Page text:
Chen Boqing, MA, Graduate Institute of Taiwan Literature, National Taiwan University
A careful observation and investigation of modern family relations and the lives of Chinese expatriates, Pushing Hands (1991) was director Ang Lee’s first feature-length film. Veteran actor Lang Xiong won the Taipei Golden Horse Best Actor Award for his portrayal of an elderly Chinese gentleman who emigrates from Beijing to the US, and the film was named “Best Picture” at the 1992 Asia Pacific Film Festival.
People living under the same roof are not necessarily a family. Old Zhu, Lang Xiong’s character, moves to America to live with his son, Xiaosheng. When Xiaosheng goes to work, his wife and Zhu – two relative strangers – are alone in the house. Conflicts soon arise due to lifestyle differences, the language barrier, and differing views on childrearing. In one scene, Xiaosheng comes home from work and his wife speaks to him in English while his father addresses him in Mandarin. The situation is even worse at the dinner table – because of the language barrier, Xiaosheng’s wife and Old Zhu suspect each other of complaining to Xiaosheng, thus straining family relations. Chinese generally regard “togetherness” as proof of familial accord, but here physical closeness is a symbol of discord, calling the meaning of “family” into question.
In Chinese tradition the father is head of the family, a symbol of power and authority. But living in a strange place, Old Zhu gets lost while taking a walk, and, like a child, is forced to rely on others’ assistance. Zhu is a tai-chi master, skilled in the martial arts; in America, however, his talents are seemingly useless. He takes a job washing dishes in a Chinese restaurant and encounters difficulties there too. When he get to know an elderly Taiwanese woman, an opportunity to forge an emotional bond, it turns out that their respective families have discreetly arranged the meeting. And when Zhu’s son sees him off – Zhu is moving out – the Confucian values the old man represents are shaken to the core: A family is no longer a family, and ethnic identity and age-old tradition are put to the test. The film not only highlights East-West cultural conflicts, but also focuses on the struggle between tradition and modernity; thus, “diaspora” is more than mere separation from one’s homeland – it is, in fact, a state of rootlessness. The familiar is far away, fixed notions vanish like smoke on the wind, the new is strange and unwelcoming, and one is fated to wander forever.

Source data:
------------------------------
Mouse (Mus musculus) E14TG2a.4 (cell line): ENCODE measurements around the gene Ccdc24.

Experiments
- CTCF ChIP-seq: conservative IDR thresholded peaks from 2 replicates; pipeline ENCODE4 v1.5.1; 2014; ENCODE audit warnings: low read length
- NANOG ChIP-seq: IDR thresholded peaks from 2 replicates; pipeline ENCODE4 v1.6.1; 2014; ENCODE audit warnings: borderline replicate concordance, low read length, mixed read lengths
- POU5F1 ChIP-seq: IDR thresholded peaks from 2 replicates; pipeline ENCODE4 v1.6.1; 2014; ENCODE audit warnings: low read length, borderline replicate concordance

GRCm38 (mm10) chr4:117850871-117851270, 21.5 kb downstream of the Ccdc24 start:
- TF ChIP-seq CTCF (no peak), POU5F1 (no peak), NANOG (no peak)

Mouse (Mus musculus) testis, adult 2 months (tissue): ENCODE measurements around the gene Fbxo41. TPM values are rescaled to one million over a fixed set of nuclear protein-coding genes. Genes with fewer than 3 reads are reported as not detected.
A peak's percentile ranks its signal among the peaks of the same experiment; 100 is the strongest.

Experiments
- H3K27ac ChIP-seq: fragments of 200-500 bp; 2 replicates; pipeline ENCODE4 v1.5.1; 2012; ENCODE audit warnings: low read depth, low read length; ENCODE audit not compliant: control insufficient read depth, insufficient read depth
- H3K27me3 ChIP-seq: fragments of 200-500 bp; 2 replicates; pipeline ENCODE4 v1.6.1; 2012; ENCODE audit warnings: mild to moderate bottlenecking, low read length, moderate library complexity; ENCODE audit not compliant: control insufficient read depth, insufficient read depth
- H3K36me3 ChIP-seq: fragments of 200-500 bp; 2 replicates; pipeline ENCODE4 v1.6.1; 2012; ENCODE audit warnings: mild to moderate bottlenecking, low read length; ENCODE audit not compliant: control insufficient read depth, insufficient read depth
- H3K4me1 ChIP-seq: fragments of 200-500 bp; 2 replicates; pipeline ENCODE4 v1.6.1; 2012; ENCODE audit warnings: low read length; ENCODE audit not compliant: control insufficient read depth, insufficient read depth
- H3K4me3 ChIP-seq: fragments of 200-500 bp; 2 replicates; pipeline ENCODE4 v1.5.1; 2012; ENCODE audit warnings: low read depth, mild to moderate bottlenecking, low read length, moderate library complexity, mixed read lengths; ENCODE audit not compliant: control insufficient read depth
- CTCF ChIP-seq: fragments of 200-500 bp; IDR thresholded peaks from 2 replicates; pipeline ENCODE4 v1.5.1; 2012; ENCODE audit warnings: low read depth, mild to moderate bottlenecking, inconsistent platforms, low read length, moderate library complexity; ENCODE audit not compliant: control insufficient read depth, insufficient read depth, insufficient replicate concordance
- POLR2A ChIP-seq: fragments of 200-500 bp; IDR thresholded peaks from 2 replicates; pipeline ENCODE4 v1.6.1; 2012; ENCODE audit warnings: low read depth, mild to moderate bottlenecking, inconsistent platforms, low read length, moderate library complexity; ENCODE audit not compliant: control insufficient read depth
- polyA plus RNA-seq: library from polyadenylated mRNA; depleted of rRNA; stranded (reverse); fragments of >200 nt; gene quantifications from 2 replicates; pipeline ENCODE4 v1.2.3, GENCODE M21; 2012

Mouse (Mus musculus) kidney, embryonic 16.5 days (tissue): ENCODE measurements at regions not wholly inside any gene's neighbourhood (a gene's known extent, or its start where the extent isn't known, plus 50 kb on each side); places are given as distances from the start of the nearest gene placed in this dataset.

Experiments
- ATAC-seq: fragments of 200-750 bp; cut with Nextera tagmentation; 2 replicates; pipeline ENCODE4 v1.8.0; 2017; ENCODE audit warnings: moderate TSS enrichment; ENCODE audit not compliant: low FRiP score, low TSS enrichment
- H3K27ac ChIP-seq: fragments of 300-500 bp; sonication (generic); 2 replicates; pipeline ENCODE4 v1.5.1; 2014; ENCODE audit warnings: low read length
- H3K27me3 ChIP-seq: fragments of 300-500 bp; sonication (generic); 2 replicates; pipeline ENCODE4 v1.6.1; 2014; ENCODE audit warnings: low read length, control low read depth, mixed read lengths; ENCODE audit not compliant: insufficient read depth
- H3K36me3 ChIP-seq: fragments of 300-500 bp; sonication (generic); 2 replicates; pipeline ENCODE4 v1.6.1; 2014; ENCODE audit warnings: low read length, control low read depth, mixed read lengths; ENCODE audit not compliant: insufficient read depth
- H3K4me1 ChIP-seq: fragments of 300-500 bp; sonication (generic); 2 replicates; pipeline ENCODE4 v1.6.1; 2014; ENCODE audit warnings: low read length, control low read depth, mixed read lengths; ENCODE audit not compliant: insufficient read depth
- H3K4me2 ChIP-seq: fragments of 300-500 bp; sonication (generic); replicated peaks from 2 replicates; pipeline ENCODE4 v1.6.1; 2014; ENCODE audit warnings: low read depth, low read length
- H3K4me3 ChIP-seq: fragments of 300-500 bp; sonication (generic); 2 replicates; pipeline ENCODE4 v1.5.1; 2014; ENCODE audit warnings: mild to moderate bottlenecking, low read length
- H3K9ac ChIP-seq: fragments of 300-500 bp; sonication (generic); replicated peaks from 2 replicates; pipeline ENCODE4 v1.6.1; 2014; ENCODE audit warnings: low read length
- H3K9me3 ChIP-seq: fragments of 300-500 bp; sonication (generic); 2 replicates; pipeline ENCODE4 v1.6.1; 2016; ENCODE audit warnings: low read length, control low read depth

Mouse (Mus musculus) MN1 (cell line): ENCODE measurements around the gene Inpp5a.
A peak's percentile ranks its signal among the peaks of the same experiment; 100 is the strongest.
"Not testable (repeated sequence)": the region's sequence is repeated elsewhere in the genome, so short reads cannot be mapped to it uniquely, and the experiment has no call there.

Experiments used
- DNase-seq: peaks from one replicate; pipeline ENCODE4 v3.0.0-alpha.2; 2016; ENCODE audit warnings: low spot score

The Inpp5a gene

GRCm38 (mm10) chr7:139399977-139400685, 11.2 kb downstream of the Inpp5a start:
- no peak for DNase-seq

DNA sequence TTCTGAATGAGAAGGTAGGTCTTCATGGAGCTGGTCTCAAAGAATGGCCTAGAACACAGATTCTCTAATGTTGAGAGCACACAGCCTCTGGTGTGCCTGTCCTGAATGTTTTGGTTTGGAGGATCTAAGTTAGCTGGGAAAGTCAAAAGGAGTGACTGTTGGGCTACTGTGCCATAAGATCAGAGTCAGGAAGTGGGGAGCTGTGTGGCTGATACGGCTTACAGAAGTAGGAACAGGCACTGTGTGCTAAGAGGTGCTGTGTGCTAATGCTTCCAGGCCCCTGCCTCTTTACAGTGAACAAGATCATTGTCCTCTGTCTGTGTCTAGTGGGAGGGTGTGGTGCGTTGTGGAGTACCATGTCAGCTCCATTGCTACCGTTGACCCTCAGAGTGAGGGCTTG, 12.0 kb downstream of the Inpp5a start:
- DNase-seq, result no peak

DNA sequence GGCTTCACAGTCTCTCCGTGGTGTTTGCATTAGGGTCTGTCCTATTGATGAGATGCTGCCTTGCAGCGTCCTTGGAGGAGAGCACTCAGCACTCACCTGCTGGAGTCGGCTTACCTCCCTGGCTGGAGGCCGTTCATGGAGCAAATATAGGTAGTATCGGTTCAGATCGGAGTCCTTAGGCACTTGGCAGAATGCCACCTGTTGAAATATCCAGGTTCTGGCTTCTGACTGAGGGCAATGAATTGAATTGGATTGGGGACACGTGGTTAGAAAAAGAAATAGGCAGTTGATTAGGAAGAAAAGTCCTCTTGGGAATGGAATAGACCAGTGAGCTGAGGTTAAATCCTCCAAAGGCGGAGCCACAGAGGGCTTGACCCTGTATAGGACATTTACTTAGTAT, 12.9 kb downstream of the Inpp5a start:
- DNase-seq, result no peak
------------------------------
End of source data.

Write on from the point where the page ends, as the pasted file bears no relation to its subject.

Thus, the film’s title works on two levels: Old Zhu is a tai-chi master, adept at “pushing hands,” a martial-arts exercise wherein a player attempts to unbalance an opponent while maintaining his or her own equilibrium. But “pushing hands” is not simply a martial art – it is Old Zhu’s life philosophy, which he uses to escape painful human relations and unpleasant realities. “Pushing hands” – a practice that aims to effortlessly neutralize an opponent’s power, transforming it into one’s own – is a portrayal of Old Zhu’s plight in a foreign land. At the film’s end, however, when Zhu’s family frets that he won’t return, his daughter-in-law says, “As long as his grandson’s here, he’ll come back.” This seems to imply that although family structures many evolve, the love and sense of connection embodied within are unchanging – that, perhaps, is the film’s central message: “pushing hands” is not so much about achieving victory as it is about finding balance.
|Related Literary Themes：||Diaspora Literature|